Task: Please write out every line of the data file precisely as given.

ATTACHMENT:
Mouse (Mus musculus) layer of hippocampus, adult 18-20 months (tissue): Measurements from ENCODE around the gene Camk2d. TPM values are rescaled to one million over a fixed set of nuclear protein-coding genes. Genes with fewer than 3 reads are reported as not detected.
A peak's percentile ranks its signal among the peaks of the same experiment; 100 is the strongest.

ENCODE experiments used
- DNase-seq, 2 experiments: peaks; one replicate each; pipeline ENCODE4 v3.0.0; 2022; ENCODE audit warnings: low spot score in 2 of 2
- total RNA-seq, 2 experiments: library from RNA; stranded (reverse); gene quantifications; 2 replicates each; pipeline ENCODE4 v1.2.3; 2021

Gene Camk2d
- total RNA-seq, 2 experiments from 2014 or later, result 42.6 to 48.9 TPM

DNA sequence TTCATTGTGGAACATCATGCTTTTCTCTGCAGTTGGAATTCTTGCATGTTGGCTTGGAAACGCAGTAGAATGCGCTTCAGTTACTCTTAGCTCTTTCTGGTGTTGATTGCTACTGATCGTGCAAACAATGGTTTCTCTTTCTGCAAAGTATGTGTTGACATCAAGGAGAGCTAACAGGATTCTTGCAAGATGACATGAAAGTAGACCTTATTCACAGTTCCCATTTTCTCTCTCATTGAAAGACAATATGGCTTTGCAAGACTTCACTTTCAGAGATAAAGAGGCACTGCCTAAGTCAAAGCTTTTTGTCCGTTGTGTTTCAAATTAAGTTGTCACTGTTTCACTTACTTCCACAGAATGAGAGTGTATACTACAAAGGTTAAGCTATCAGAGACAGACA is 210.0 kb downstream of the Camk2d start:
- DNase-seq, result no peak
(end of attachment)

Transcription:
Mouse (Mus musculus) layer of hippocampus, adult 18-20 months (tissue): Measurements from ENCODE around the gene Camk2d. TPM values are rescaled to one million over a fixed set of nuclear protein-coding genes. Genes with fewer than 3 reads are reported as not detected.
A peak's percentile ranks its signal among the peaks of the same experiment; 100 is the strongest.

ENCODE experiments used
- DNase-seq, 2 experiments: peaks; one replicate each; pipeline ENCODE4 v3.0.0; 2022; ENCODE audit warnings: low spot score in 2 of 2
- total RNA-seq, 2 experiments: library from RNA; stranded (reverse); gene quantifications; 2 replicates each; pipeline ENCODE4 v1.2.3; 2021

Gene Camk2d
- total RNA-seq, 2 experiments from 2014 or later, result 42.6 to 48.9 TPM

DNA sequence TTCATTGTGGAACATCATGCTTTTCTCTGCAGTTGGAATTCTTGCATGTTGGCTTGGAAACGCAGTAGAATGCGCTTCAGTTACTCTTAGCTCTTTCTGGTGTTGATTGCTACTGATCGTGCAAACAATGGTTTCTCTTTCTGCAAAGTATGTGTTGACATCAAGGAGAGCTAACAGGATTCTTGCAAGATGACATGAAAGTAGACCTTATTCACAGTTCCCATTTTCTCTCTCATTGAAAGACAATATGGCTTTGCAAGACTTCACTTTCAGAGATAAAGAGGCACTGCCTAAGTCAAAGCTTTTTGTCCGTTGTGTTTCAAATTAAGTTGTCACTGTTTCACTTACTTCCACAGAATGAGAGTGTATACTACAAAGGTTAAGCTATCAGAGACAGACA is 210.0 kb downstream of the Camk2d start:
- DNase-seq, result no peak